One of the ironies — some might say, hypocrisies — in the Democrat presidential primary process is that the party leaders, who’ve supposedly cornered the market on “standing up for the little people,” hold the potential, through party superdelegates, to override the will of the “little” people. As many have noticed this election cycle in particular, there have been states where Sen. Bernie Sanders has won the primary vote, yet walked away with fewer delegates.
Despite having won 47% of pledged delegates thus far, it’s widely been declared that Sen. Bernie Sanders has no real path to the nomination — because while the margin of pledged delegates between the two candidates could easily be closed up with next week’s California primary, it doesn’t matter because of Hillary Clinton’s more than 10-1 lead in superdelegates.
Well, one high-profile superdelegate — a Hillary Clinton superdelegate, no less — is calling for a change that could open the path to the nomination for Bernie. Former Pennsylvania Gov. Ed Rendell (D) is calling for the elimination of superdelegates.
The Queen will NOT be pleased.
As The Blaze reports:Former Pennsylvania Gov. Ed Rendell (D) may be a superdelegate for Democratic presidential front-runner Hillary Clinton, but that doesn’t mean he’s completely on board with the process.
Speaking to those gathered for the Common Good Forum on U.S. security and economy at a private club in Manhattan last week, Rendell said that he’s spoken to the former secretary of state and implored her to come together with her Democratic nomination rival, Sen. Bernie Sanders (Vt.), to call for the elimination of the superdelegates.“I’ve urged Secretary Clinton to have a press conference with Sen. Sanders to say they both are going to recommend to the platform committee to put in our platform the recommendation that the [Democratic National Committee] organization, which controls this, to eliminate superdelegates, that would be No. 1,” Rendell, the former DNC chairman, said.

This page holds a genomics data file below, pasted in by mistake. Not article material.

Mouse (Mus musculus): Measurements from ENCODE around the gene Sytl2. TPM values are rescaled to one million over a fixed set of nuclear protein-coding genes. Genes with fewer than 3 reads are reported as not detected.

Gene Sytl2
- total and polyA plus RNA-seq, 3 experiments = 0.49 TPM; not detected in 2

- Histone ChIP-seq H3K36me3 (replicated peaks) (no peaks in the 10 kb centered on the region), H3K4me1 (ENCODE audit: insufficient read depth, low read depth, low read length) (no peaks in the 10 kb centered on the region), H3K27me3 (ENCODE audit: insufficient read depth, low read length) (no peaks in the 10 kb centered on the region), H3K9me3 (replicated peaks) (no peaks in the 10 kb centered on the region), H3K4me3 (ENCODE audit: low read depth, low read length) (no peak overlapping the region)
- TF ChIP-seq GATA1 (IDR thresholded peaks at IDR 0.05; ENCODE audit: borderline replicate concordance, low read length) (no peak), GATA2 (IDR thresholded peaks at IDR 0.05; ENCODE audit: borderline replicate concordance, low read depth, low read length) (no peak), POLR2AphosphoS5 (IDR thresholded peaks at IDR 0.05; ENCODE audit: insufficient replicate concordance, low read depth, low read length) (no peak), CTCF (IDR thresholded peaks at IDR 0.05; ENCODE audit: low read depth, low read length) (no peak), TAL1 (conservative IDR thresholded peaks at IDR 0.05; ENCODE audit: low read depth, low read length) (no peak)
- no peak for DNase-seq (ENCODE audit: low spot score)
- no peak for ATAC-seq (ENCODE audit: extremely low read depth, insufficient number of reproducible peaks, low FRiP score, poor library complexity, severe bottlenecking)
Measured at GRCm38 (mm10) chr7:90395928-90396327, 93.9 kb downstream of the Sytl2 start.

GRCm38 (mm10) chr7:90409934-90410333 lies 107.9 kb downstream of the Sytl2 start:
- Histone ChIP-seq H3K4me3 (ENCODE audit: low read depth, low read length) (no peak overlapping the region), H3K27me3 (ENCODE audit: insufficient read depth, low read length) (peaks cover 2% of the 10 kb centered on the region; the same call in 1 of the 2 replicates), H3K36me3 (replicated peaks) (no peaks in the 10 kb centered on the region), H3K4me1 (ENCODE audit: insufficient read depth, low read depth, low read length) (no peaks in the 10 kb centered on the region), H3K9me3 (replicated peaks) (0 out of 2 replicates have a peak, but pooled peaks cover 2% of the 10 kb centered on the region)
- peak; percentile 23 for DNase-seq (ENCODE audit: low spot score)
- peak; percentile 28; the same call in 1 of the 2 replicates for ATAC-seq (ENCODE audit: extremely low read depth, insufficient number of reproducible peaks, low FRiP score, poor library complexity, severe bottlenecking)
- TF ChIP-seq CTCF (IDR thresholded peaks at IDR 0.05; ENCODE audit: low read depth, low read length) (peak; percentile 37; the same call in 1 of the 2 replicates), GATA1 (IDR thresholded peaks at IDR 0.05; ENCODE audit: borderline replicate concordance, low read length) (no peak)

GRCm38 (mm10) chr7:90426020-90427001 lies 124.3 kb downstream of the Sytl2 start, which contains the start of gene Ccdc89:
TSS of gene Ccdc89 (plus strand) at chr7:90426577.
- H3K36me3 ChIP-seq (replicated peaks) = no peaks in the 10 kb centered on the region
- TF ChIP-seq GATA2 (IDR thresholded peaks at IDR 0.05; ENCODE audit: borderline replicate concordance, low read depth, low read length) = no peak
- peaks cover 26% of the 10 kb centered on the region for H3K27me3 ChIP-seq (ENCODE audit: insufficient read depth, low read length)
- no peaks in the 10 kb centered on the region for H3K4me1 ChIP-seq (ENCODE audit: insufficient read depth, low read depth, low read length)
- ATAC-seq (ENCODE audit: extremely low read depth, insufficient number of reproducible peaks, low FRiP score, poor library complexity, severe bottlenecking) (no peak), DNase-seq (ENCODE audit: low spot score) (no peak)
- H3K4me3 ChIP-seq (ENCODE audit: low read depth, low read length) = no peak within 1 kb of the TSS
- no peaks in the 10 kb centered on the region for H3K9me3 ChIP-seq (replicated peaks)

“Although, let’s be clear about one thing: Unlike what the Sanders folks say, Hillary Clinton is not going to win because of superdelegates,” Rendell continued, adding that Clinton would still beat Sanders even without the superdelegates.
Um, are we sure about that? Perhaps Gov. Rendell might want to take a look at the latest pledged delegate count. With just 268 pledged delegates separating Bernie from Hillary, he could conceivably catch up to Hillary with a strong showing in California’s primary next week. Whereas California was once deemed Hillary’s for the taking (as was the nomination in general), recent polls show a head-to-head race, with Bernie showing upward momentum in the lead-up to the primary — even edging out Hillary in the most recent poll. And we know from history (Michigan, for example), that Bernie has the potential to upend the polls — and upset the Queen in the process.
California’s huge 475 delegate prize is divided proportionally, so if Bernie continues his upward momentum in California, he could walk away with a significant chunk.
In an election cycle that has tossed conventional wisdom, political correctness and much of the “establishment” out the window, are superdelegates next?
[Note: This article was written by Michelle Jesse, Associate Editor]